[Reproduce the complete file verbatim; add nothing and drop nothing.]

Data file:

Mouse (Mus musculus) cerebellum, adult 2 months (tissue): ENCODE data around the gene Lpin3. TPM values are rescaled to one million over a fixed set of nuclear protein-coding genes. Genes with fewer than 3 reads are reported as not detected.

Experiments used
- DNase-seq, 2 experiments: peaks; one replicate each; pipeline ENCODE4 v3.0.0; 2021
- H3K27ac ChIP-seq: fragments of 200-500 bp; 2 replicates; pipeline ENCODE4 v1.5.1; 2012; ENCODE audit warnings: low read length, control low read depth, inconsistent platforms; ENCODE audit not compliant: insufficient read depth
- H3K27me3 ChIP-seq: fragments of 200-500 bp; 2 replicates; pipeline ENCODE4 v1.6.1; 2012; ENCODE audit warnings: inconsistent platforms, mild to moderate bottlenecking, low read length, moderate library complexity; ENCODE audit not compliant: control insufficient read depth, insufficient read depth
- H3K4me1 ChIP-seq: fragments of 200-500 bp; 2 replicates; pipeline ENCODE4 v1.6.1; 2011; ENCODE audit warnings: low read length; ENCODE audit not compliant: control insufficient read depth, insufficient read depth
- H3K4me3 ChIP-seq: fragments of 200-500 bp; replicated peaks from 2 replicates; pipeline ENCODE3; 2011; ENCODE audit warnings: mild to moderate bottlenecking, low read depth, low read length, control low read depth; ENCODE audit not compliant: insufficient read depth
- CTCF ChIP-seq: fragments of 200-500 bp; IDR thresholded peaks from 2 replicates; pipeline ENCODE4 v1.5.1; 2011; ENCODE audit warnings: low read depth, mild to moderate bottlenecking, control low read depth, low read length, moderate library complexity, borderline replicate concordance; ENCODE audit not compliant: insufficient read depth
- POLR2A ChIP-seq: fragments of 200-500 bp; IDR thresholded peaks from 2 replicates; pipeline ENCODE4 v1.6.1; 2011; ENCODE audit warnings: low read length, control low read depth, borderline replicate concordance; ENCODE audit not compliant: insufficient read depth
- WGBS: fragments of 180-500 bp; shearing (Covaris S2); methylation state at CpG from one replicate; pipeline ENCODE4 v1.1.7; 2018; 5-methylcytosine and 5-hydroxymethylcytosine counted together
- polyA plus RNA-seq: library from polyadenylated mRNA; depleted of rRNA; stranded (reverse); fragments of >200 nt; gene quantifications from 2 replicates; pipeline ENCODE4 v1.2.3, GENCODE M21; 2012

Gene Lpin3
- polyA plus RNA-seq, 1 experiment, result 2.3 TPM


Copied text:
Mouse (Mus musculus) cerebellum, adult 2 months (tissue): ENCODE data around the gene Lpin3. TPM values are rescaled to one million over a fixed set of nuclear protein-coding genes. Genes with fewer than 3 reads are reported as not detected.

Experiments used
- DNase-seq, 2 experiments: peaks; one replicate each; pipeline ENCODE4 v3.0.0; 2021
- H3K27ac ChIP-seq: fragments of 200-500 bp; 2 replicates; pipeline ENCODE4 v1.5.1; 2012; ENCODE audit warnings: low read length, control low read depth, inconsistent platforms; ENCODE audit not compliant: insufficient read depth
- H3K27me3 ChIP-seq: fragments of 200-500 bp; 2 replicates; pipeline ENCODE4 v1.6.1; 2012; ENCODE audit warnings: inconsistent platforms, mild to moderate bottlenecking, low read length, moderate library complexity; ENCODE audit not compliant: control insufficient read depth, insufficient read depth
- H3K4me1 ChIP-seq: fragments of 200-500 bp; 2 replicates; pipeline ENCODE4 v1.6.1; 2011; ENCODE audit warnings: low read length; ENCODE audit not compliant: control insufficient read depth, insufficient read depth
- H3K4me3 ChIP-seq: fragments of 200-500 bp; replicated peaks from 2 replicates; pipeline ENCODE3; 2011; ENCODE audit warnings: mild to moderate bottlenecking, low read depth, low read length, control low read depth; ENCODE audit not compliant: insufficient read depth
- CTCF ChIP-seq: fragments of 200-500 bp; IDR thresholded peaks from 2 replicates; pipeline ENCODE4 v1.5.1; 2011; ENCODE audit warnings: low read depth, mild to moderate bottlenecking, control low read depth, low read length, moderate library complexity, borderline replicate concordance; ENCODE audit not compliant: insufficient read depth
- POLR2A ChIP-seq: fragments of 200-500 bp; IDR thresholded peaks from 2 replicates; pipeline ENCODE4 v1.6.1; 2011; ENCODE audit warnings: low read length, control low read depth, borderline replicate concordance; ENCODE audit not compliant: insufficient read depth
- WGBS: fragments of 180-500 bp; shearing (Covaris S2); methylation state at CpG from one replicate; pipeline ENCODE4 v1.1.7; 2018; 5-methylcytosine and 5-hydroxymethylcytosine counted together
- polyA plus RNA-seq: library from polyadenylated mRNA; depleted of rRNA; stranded (reverse); fragments of >200 nt; gene quantifications from 2 replicates; pipeline ENCODE4 v1.2.3, GENCODE M21; 2012

Gene Lpin3
- polyA plus RNA-seq, 1 experiment, result 2.3 TPM